Now that Flynn is gone, suspense/thriller author, Kyle Mills has written three Mitch Rapp novels: “The Survivor”, based on Flynn’s first chapter notes, “Order to Kill” and “Enemy of the State”. The latter is scheduled for release in September, 2017.

We have the first two books ready to go, and a road trip coinciding with this post to see if Kyle Mills has successfully perpetuated the Vince Flynn  magic. I’ll let you know if Mitch is a wrap.

Hero Harvath

Book Jackets for Some of the Scot Harvath Series (derived from Brad Thor's website)
Book Jackets for Some of the Scot Harvath Series (derived from Brad Thor’s website)

While Mitch Rapp was busy dispatching bad guys and unraveling sinister plots against the free world, a slightly younger Scot Harvath was heading up the President’s personal Secret Service detail, and about to be come a dispatcher of bad guys and unraveler of sinister plots in his own right. With “Lions of Lucern”, author, Brad Thor, unwittingly created a character that would all too soon be called upon to temporarily fill the gap left by the loss of Vince Flynn.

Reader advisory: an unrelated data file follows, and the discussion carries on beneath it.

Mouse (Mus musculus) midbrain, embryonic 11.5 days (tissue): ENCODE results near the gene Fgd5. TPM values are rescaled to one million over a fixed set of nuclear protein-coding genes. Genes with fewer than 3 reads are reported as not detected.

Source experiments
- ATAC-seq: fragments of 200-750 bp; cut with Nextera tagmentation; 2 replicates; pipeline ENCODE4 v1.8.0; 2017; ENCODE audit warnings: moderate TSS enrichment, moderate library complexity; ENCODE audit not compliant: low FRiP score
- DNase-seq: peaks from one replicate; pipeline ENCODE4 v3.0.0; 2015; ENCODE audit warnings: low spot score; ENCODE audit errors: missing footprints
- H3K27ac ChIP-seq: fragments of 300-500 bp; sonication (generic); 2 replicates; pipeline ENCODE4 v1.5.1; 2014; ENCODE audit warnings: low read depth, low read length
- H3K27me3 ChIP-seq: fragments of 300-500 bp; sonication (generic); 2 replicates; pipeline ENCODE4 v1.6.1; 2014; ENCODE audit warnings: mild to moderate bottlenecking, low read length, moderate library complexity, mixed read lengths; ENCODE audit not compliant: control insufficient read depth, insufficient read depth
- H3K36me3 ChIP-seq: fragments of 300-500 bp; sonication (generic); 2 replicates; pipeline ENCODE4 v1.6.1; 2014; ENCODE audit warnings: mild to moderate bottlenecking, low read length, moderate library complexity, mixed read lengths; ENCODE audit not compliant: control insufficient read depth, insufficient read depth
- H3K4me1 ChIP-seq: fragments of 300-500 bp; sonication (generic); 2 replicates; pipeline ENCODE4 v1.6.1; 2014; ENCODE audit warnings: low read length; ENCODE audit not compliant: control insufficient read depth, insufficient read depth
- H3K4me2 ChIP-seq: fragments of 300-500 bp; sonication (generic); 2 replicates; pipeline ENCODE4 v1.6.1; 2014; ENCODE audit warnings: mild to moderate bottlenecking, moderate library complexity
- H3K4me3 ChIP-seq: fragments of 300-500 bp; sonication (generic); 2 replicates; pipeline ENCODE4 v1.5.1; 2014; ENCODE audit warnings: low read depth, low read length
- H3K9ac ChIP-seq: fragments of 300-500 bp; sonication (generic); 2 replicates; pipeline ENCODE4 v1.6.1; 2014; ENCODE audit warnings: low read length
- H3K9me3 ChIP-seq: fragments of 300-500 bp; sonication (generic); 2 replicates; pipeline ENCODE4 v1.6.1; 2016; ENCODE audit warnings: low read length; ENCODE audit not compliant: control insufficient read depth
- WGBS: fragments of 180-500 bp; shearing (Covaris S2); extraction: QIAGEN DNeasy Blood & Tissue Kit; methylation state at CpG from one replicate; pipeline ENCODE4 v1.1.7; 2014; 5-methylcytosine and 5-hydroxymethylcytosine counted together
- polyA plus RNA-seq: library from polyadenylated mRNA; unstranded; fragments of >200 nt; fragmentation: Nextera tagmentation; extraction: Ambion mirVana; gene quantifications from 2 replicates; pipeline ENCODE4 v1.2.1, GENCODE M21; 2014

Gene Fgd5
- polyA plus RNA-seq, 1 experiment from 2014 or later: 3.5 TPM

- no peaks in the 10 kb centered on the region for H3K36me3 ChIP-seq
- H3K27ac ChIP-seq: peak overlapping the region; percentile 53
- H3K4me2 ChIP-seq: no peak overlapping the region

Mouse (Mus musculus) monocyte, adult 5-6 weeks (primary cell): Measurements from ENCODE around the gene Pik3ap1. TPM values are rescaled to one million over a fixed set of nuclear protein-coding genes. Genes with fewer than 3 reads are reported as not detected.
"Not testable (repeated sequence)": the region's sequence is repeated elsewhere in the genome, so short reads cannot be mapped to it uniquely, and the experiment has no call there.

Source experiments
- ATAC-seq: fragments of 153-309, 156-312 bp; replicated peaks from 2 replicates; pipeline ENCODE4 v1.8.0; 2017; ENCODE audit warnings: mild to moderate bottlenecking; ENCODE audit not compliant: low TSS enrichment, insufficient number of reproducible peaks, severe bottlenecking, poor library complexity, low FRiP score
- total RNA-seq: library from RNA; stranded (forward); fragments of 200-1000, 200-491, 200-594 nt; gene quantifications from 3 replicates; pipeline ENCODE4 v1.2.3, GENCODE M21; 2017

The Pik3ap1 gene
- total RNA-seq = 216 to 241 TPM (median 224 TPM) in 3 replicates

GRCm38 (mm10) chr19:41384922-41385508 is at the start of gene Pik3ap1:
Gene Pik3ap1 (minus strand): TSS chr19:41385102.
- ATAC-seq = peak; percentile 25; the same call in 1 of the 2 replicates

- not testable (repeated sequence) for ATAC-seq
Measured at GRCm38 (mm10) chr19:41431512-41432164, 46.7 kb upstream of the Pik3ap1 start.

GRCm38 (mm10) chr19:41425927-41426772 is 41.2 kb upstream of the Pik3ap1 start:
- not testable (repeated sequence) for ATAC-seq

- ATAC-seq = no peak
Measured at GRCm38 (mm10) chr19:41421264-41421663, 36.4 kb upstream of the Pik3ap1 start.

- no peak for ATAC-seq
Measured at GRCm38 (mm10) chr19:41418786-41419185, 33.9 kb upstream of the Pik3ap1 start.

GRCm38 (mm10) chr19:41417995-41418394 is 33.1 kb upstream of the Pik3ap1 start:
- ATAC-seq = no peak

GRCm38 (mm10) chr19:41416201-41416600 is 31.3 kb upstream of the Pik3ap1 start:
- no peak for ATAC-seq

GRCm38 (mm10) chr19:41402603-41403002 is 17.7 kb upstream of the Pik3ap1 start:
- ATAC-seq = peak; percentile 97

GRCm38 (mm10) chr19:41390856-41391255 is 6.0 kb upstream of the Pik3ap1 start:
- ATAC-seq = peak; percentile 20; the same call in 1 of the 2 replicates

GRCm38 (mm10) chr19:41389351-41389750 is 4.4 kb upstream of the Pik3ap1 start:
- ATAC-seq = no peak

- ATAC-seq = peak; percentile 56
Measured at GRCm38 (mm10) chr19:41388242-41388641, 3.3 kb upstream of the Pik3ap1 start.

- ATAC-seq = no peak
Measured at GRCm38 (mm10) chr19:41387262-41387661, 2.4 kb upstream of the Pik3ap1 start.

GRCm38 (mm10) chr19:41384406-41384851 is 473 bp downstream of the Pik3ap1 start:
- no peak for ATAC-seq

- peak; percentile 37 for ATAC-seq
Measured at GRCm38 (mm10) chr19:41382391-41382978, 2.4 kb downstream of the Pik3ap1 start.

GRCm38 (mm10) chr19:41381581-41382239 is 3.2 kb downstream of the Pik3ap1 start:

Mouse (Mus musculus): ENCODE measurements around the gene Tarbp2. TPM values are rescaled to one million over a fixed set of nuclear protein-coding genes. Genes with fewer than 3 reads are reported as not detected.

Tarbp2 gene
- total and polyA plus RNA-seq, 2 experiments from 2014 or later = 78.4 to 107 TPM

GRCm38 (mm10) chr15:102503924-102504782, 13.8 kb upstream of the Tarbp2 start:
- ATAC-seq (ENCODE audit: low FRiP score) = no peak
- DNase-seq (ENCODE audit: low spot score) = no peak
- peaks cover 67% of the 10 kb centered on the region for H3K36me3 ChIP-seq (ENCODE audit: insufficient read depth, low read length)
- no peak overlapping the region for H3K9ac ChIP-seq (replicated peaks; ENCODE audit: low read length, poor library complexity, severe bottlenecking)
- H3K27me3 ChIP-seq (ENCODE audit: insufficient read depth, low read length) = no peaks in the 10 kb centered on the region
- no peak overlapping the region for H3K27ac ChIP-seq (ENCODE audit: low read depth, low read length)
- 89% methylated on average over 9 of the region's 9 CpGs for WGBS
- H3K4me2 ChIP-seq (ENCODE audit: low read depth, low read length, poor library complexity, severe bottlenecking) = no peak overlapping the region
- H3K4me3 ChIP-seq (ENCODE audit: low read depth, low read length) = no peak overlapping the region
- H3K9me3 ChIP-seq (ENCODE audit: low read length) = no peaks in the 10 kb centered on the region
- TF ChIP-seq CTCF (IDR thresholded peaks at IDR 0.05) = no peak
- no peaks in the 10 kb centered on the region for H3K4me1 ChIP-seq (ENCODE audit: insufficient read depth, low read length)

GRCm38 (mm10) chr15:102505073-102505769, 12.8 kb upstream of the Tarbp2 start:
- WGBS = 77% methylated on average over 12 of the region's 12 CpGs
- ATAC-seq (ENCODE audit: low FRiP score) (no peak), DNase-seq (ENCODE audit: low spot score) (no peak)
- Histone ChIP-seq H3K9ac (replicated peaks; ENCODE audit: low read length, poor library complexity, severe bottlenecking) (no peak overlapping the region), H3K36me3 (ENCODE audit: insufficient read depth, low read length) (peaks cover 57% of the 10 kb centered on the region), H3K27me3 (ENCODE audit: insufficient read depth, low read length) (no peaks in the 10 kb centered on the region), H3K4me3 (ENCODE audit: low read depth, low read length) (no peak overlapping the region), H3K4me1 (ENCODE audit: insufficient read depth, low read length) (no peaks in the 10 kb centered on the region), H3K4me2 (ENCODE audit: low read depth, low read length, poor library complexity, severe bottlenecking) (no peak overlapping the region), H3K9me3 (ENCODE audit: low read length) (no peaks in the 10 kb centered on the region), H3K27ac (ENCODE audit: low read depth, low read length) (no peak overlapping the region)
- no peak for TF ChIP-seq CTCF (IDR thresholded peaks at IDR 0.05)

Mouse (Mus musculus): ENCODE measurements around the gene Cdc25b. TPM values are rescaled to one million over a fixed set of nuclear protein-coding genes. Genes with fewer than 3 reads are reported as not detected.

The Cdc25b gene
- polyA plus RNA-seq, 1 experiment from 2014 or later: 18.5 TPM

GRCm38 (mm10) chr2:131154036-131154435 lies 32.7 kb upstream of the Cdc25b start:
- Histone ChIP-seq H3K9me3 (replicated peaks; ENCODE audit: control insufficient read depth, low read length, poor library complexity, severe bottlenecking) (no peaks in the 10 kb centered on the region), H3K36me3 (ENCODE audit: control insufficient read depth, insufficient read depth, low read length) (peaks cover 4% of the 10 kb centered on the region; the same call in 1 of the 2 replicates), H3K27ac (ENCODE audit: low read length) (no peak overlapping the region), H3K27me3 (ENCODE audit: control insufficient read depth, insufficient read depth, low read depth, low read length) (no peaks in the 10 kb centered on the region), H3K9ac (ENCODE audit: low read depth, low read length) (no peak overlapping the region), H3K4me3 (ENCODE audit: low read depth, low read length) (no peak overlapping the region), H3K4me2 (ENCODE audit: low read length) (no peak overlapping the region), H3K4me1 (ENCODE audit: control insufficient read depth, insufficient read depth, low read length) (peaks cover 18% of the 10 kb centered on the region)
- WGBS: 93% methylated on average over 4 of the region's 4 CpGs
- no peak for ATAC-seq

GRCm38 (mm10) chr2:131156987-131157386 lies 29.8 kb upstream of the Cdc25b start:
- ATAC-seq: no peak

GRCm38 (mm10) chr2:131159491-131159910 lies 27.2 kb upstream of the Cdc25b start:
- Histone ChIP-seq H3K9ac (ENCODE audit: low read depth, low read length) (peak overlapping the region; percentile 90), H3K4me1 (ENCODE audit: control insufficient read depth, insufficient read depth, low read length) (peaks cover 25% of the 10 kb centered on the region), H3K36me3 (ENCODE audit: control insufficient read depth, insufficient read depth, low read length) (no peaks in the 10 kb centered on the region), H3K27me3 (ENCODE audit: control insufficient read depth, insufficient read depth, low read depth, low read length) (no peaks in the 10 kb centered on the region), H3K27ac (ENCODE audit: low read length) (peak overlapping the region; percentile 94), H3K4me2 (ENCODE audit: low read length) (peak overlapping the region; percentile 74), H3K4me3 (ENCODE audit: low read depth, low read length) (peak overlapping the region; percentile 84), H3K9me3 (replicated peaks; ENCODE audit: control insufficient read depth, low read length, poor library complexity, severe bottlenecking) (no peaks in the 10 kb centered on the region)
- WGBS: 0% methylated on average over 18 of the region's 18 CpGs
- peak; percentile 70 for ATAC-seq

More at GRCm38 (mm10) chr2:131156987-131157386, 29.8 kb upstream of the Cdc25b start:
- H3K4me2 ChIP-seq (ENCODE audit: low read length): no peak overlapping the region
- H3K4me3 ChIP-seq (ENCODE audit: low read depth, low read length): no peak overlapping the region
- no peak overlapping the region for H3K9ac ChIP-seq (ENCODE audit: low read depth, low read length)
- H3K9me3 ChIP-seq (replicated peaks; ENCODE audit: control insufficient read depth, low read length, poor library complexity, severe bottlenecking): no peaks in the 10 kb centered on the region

Harvath is a lot like Rapp in some ways. This eased the transition from one American hero to another. But Harvath has his own personality, which stands up well. In other words, Harvath is definitely not a cheap replica of Rapp. Thor’s plots are just as gripping as Flynn’s, but they seem to be even more convoluted and scary because of their plausibility. Here is how the two characters and series are similar to and different from each other.

Similarities

  • Both men are hunks, stud-muffins and chick magnets
  • They’re witty, sarcastic and politically incorrect